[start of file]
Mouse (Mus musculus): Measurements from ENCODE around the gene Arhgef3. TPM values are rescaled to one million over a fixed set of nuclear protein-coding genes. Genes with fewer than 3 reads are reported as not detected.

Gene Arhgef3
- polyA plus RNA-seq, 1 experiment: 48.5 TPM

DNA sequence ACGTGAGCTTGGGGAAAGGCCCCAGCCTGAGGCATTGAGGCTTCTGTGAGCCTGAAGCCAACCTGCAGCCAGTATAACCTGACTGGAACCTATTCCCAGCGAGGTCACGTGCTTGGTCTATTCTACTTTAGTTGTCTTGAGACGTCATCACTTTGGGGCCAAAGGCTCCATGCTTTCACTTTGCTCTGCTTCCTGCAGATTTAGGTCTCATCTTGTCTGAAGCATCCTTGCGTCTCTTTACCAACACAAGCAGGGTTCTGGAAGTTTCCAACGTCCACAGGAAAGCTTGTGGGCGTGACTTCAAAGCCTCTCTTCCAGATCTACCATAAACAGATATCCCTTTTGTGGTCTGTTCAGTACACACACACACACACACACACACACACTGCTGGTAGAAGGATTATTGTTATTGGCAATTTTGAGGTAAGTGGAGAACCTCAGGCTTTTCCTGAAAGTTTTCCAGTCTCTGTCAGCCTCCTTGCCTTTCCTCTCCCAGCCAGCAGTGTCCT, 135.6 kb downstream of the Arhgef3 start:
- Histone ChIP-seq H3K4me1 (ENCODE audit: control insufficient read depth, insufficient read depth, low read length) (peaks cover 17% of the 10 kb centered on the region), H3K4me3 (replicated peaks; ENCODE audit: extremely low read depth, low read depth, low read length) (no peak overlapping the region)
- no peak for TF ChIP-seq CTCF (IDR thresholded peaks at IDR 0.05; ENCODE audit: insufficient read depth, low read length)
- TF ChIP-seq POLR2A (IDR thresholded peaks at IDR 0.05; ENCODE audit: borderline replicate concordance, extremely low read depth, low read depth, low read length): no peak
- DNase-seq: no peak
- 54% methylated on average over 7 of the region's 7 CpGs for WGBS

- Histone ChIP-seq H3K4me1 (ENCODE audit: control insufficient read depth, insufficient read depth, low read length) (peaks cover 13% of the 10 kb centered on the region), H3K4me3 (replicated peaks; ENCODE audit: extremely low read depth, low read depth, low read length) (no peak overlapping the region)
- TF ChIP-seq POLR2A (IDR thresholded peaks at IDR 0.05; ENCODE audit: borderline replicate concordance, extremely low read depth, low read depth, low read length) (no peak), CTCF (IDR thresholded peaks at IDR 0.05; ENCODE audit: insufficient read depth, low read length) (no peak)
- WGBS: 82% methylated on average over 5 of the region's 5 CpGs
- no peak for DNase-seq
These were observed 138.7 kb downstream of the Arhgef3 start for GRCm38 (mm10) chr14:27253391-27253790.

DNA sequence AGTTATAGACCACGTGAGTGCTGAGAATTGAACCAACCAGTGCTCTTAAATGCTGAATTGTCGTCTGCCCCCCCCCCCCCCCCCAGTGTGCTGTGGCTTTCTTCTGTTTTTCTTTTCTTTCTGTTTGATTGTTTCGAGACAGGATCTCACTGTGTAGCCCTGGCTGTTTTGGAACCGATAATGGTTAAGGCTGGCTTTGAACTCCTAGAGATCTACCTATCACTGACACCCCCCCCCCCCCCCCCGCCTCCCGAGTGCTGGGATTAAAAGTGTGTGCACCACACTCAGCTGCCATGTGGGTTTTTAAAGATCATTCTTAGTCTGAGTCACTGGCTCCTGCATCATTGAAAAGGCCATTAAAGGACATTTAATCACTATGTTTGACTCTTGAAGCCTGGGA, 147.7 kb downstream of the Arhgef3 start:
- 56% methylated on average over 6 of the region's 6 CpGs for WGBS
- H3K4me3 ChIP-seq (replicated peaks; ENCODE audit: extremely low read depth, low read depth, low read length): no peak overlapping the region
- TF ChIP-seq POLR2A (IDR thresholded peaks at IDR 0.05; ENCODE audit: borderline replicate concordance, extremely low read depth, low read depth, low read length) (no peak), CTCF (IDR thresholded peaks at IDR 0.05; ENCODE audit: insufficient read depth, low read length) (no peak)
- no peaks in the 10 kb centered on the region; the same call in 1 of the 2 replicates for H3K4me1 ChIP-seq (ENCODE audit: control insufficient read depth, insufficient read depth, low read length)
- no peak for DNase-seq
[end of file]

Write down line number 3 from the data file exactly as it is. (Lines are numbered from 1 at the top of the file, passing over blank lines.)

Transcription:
- polyA plus RNA-seq, 1 experiment: 48.5 TPM